Daypacks + The Ten Essentials

Recently I spent lunchtime designing a daypack and ordering the required objects that I didn’t already have.  I was loosely informed by the idea of “ten essentials” for hiking, plus the amazing book Desert Solitaire (Edward Abbey)- he seems to go on multi-day adventures with little more than a canteen, if that. Though it appears that 1965 was in the days prior to the necessity of water purification, sadly….

Luckily, since Daniel and I will both be carrying daypacks and traveling together, we can split the load (to a certain extent.) See below: My pack all packed up, with extra items that he will carry (food bag, second InReach, leatherman.)

Periodization Training Ep.3 :: Power Endurance

Enter phase 3 of our mini-periodized training season (here’s the overview): Power Endurance. Or otherwise known as, my least favorite type of training.

I’m afraid of falling.  During the strength & power phase we simply came to the realization that we weren’t pushing ourselves because we didn’t want to fall. It’s easier to justify: we’re over 35 and a whole bunch of falling – even onto nice mats- can have an effect. Plus, I twisted an ankle badly bouldering in the gym a few years ago and since then- I just haven’t had a taste for it.

We are doing the power-endurance phase by lead climbing on the lead wall at Salt Pump. It’s stiff and overhanging and long- modeled after Shagg Crag in Maine.

Session 1 – 8.29.17

Warmup- six pitches on auto-belay.

(no rest)
5.9 – hung rope twice

Session 2 – 8.31.2017

warmup: 8 pitches autobelay

then we ran out of time because the gym closes at 9pm.

Will continue to update.

Forest Food

Daniel loves to cook (thank god because I don’t). He’s skillfully translated this into cooking with fire.  I.e. forest cooking. Nothing like coming back from the weekend and everything you have smells like campfire.

Here’s our basic meal program, as of yet:

  1. Summer Garden Vegetables on the Plancha– or, more commonly known as “sort of like pizza”. Sautéed bell peppers, fresh heirloom tomatoes, olive oil, cracked pepper, all piled on top of a fresh english muffin with hickory smoked cheddar cheese.
  2. Forest Dirty Rice– organic white long grain rice, simmered to a savory perfection with boullion, garlic, bell peppers, onions. Topped with a plancha-fried egg and fresh cracked pepper and salt. Hot sauce optional.
  3. Rainy Italians- fresh mini baguettes, classic american cheese, a drizzle of olive oil and fresh cracked pepper paired with thin sliced orange peppers and tomatoes. Preferably consumed while partially wet, huddled under a tarp, because you couldn’t get the fire to light.
  4. Rainy Rice– Cooked over fresh and dry store-bought firewood, long-grain white rice jazzed up with woodsmoke, boullion, garlic, onion, and bell peppers. Side salad of fresh tomatoes drizzled in olive oil.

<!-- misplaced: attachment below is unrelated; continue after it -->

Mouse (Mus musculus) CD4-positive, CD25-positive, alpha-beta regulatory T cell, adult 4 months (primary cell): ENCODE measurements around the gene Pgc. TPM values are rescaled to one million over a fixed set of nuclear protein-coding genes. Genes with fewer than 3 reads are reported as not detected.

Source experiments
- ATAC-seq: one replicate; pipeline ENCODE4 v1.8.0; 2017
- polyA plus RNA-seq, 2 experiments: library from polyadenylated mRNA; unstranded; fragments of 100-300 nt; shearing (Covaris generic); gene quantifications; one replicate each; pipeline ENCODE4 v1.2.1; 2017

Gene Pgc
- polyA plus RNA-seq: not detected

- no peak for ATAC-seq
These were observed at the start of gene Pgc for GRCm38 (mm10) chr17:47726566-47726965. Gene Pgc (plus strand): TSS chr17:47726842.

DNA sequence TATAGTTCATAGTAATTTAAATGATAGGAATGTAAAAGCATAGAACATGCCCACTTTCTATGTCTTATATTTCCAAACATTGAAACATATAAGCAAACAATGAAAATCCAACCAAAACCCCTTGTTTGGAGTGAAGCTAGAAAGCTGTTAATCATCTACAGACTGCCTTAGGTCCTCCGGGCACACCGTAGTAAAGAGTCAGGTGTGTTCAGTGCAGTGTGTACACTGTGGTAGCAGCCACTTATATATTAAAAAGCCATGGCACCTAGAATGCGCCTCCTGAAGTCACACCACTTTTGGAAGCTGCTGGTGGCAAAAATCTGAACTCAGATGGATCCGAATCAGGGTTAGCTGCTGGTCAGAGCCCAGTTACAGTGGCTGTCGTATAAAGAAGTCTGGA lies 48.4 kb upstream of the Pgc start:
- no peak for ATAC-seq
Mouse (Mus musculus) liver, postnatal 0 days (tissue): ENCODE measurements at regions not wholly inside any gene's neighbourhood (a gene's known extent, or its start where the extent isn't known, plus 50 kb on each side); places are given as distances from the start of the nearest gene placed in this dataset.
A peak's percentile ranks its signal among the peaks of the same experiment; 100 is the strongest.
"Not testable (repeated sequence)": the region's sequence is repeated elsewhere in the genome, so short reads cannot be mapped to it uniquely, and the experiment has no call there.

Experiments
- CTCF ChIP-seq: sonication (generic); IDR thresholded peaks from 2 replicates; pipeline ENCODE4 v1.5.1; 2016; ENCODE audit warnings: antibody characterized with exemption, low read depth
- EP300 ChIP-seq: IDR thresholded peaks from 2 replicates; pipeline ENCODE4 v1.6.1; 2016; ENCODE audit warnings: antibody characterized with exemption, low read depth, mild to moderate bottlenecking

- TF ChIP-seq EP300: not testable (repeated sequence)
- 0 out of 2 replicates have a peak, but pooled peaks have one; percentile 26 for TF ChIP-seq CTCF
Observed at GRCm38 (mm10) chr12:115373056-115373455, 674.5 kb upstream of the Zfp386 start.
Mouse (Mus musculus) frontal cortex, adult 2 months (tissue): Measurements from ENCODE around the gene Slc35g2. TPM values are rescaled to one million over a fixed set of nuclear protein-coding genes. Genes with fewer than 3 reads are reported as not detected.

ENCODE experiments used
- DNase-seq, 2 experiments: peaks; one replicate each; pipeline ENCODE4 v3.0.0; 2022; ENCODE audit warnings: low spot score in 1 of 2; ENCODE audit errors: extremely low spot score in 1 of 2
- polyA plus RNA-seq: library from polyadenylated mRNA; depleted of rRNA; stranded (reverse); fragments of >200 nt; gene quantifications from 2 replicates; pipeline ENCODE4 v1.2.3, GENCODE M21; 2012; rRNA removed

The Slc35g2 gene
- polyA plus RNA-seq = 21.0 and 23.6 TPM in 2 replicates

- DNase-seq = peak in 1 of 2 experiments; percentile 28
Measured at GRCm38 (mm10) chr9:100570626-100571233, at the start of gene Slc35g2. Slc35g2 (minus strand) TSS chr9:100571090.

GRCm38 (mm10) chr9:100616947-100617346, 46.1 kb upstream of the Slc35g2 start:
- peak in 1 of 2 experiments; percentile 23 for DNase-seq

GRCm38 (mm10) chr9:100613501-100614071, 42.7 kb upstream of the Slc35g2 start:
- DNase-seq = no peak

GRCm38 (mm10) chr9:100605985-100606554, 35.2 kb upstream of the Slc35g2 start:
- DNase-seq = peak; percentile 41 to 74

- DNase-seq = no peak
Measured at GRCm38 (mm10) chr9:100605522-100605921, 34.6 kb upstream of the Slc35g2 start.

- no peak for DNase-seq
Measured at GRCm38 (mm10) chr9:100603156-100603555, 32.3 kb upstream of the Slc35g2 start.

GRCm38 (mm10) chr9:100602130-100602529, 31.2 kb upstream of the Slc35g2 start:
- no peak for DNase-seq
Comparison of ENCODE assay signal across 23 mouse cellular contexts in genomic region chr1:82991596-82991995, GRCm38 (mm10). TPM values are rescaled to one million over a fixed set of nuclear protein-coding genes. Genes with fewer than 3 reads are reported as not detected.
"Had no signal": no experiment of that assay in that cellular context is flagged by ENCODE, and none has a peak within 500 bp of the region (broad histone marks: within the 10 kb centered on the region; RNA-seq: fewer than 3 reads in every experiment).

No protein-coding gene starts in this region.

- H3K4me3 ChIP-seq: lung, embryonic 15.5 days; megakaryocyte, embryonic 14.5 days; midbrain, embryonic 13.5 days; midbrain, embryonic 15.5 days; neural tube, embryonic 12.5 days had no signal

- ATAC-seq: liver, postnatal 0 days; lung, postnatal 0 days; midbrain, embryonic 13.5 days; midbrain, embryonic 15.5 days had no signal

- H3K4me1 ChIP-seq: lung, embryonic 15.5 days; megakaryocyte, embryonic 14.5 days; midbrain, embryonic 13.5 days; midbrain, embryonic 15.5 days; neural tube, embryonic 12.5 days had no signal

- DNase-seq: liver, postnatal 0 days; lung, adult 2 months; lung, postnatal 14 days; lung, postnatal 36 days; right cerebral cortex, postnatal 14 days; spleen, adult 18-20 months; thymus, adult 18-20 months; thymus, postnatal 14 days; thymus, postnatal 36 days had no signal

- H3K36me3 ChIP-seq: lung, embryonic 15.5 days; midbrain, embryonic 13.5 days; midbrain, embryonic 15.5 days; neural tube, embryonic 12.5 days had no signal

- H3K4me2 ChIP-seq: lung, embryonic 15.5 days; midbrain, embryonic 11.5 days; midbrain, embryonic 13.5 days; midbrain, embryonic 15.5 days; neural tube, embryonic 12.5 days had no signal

5. Forest Flapjacks– A four hour love affair with breakfast. Campfire and plancha by the river, with classic pancake ingredients. Finished off with cherry jam and butter.
  6. Ask and You shall Receive Lunch- Drive for several hours through the forest. Mention you are getting hungry and we are going to need to pull over and eat the rest of the Rainy Rice. Thirty seconds later, pull into a deserted dispersed camping site, and find the firepit still smoking and hot. Double check for human presence, find none. Heat your rice over the remainder of the coals, then carefully make sure the fire is out before you leave.
  7. Smores– the ever classic smores made with organic milk chocolate, vegan marshmallows, and toasted to perfection over an open fire.



Periodization Training Ep.2 :: Strength & Power

Endurance training felt effective.  We started with the goal of 20 toprope pitches each in 2 hours. By the fifth session we were doing 20 toprope pitches each in 90 minutes, and the difficulty had increased. We also seem to have inspired several other gym goers to try the same program.

Next part of the cycle is Strength & Power, more popularly known as bouldering.

First Session 8.8.17

Our idea here was to warm up like normal and then do 4x4s, which turned into 5x4s because, apparently, I can’t count.

4x4s are a structured bouldering training routine that looks like this:

  • Pick 4 boulder problems that are easy for you or at least some grades beneath your max ability.
  • All gyms rate things differently, so like routes, it takes a little trial and error to figure out the correct difficulty for you.
  • Preferably, pick problems on different types of walls- some overhang, some slab, some vert. etc
  • Do them without stopping from easiest to hardest.
  • Downclimb them if you can in order to minimize impact on your body from top jumping.
  • Rest 3 minutes after each set of 4 problems.
  • Repeat 4 times.

For session 1, we picked V0s and V1s (they weren’t all rated, so I’m just assuming that is what they were.)  I chose 5 problems, which I literally didn’t realize till halfway through the session when Daniel noted it.

We started with an hour of easy route climbing with friends as a warmup. The sequence of 5 problems including downclimbing took 5 minutes, and the rest took 3 minutes, so all told it was a half hour workout.

It felt dramatically easy compared to the endurance training, so we need to both increase the difficulty of the chosen problem set as well as possibly the quantity.